I have a home in CA that was built in 1995 and it has 6 lights in the
kitchen. They are recessed canister type fixtures and takes the 65 watt
flood lights that slightly protrude from the fixture. Five of the six lights
are wired together on one switch and the other is all by itself on another
switch. The one that is alone had a different type of bulb in it then the
others. It is a kind of a four tube fluorescent light that plugs in instead
of screwing in like a normal bulb, but about the same size. It wasn't very
bright and I wanted to replace it and make it look and light up like the
rest, but still remain on a separate switch. I bought a new connector for
the bulb that matches the other type of lights and cut the black and white
wires from the old fluorescent fixture and wired the new one in. Put
everything back in the canister, screwed in the new light, and turned it on,
but it was still very dim. It's now just like the other lights, but not
nearly as bright. What could be wrong? The old fixture that was in the
canister did not have a ground wire coming from it, and the new socket that
I bought did not come with a ground wire attached either, but I guessed that
the canister itself was grounded as were some of them that were at the
store so I did not add one. If you do think is the ground how would I add
Thanks for any help provided
It's not the ground. The ground is for safety and should not affect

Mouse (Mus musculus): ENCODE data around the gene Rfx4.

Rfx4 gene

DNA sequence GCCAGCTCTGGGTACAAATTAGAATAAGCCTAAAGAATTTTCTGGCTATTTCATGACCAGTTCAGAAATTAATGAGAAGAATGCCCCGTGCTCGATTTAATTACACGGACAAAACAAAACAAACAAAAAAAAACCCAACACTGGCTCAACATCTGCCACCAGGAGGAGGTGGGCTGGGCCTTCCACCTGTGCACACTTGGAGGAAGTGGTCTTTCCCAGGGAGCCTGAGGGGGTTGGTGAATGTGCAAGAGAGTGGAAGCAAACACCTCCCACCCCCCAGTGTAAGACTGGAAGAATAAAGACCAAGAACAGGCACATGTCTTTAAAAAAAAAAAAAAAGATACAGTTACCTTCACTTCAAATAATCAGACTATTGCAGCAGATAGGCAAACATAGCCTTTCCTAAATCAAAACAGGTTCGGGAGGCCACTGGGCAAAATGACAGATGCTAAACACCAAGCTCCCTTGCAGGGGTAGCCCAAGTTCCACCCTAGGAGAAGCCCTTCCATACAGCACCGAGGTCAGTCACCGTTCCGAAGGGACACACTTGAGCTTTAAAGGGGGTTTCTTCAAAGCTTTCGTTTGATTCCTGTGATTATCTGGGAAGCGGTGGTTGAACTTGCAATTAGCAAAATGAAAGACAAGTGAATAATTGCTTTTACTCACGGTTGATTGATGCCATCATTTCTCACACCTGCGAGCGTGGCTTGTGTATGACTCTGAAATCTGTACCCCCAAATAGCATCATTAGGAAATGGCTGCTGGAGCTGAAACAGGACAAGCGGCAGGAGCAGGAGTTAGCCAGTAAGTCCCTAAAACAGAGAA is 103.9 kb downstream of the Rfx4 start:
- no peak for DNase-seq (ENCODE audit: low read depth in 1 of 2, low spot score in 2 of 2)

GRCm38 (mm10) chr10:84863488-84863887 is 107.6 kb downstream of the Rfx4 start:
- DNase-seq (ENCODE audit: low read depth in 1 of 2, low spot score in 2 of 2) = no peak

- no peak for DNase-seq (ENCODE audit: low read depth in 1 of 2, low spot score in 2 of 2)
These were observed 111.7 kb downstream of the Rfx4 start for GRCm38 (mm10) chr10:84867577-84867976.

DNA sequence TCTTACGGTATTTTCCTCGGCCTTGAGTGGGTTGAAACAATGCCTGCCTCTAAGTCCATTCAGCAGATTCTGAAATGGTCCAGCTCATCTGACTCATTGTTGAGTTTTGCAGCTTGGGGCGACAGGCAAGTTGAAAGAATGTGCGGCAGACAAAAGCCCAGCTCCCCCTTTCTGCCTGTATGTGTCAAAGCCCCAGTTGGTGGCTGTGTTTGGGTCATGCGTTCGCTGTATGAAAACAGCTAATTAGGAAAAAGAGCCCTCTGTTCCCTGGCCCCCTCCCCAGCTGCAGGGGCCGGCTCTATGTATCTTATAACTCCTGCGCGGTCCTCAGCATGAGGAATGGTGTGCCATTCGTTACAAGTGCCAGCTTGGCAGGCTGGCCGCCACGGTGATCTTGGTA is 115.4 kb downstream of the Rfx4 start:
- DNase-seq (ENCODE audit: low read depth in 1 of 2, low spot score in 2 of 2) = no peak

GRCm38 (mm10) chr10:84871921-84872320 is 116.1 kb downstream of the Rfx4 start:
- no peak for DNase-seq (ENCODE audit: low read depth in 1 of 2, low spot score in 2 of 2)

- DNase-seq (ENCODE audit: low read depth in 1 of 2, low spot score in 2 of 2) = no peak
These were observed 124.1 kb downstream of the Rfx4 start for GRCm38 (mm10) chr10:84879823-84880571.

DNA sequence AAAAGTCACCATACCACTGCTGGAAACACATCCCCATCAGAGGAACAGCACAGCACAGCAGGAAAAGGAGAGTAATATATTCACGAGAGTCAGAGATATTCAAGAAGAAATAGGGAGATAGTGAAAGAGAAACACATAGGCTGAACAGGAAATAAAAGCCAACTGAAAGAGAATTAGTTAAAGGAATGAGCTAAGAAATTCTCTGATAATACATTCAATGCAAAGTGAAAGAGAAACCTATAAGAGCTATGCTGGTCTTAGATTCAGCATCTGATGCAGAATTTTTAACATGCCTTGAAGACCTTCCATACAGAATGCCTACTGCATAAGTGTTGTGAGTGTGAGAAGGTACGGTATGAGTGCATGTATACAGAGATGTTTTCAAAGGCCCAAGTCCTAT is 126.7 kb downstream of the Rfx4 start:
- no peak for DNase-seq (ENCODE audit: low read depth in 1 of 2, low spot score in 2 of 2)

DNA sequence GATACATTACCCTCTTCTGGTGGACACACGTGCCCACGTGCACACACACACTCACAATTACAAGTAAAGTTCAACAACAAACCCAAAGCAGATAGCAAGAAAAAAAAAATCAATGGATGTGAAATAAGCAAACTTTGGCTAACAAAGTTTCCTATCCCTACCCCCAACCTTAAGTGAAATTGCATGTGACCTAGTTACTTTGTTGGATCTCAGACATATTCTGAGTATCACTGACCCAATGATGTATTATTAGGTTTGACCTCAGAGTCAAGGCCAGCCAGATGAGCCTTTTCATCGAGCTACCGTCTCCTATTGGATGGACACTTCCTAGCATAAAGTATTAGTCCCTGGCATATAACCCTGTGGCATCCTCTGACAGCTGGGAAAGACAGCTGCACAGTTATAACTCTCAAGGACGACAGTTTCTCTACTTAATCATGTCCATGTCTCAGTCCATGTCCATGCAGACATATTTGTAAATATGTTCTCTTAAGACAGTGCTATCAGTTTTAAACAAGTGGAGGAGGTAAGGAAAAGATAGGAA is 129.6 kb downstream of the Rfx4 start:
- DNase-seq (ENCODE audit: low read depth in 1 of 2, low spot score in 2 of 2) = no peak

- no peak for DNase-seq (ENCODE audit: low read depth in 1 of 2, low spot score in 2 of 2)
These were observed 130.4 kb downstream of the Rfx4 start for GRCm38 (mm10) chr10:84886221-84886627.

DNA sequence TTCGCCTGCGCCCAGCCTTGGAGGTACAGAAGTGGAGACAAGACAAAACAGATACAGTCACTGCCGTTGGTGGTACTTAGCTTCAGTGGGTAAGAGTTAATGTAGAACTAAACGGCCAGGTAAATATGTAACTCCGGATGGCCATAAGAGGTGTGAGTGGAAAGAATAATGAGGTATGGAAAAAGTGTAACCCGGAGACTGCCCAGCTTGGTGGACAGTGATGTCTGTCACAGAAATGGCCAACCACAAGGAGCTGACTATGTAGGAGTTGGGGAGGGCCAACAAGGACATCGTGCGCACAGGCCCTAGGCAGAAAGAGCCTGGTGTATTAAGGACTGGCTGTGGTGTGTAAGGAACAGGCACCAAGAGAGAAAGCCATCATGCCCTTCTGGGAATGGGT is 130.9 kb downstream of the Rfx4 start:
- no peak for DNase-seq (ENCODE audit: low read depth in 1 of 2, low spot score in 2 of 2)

the brightness of the lamp unless something is very wrong.
My guess is that this fixture was intended to be left on as a "night
light" and so they chose a more energy efficient fluorescent fixture.
When you rewired the socked, did you actually remove the can and
remove the ballast that would be used with a plug in flourescent bulb?
The screw in flourescent bulbs designed for regular sockets have
internal ballasts, but the plug in type use an external ballast wired
to the socket. If you didn't remove the ballast, that would explain
the dim light. It also is probably not safe, so don't use it until
One more thing. Incandescent bulbs run hotter than flourescents, so
your can may not be rated for a regular bulb. The safest thing would
be to totally remove the can and replace it with one that is designed
and rated for incandescent use. These are available in "remodeling"
style that allows them to be installed in an existing ceiling, but
getting the old one out may be a problem. You also need to determine
if the can has insulation around and against it. If so, you need a
can rated for insulation contact. Again, the issue here is the heat
generated, and a can rated for insulation contact with a flourescent
bulb may not be rated for IC with an incandescent.
Be safe, replace (or have it replaced) the can with one properly rated
for the application.
The can is exactly like the others except it looks like they took the
adjustable slider bracket that was in the can off that one and replaced it
with the plug in type florescent. I compared it to the ones at the store
and they looked just like the others except that adjustable slider bracket.
There is no insulation next to the can at all. I had the can out and
nothing was attached to it. Would the ballast be in the junction box where
the wires go in from the can? I will take the can out again and open the
junction box that was next to the can.
Thanks again for the help.
the other four lights are directly wired from the bulb to the power
source.. the last one was florescent and probably has a ballast in
it.... you got to get that out and go directly with the wires to the new
plain old type incadescant bulb.... when not measure the voltage from
the screw in plug on the last one and it is probably less voltage that
the others due to the ballast.......
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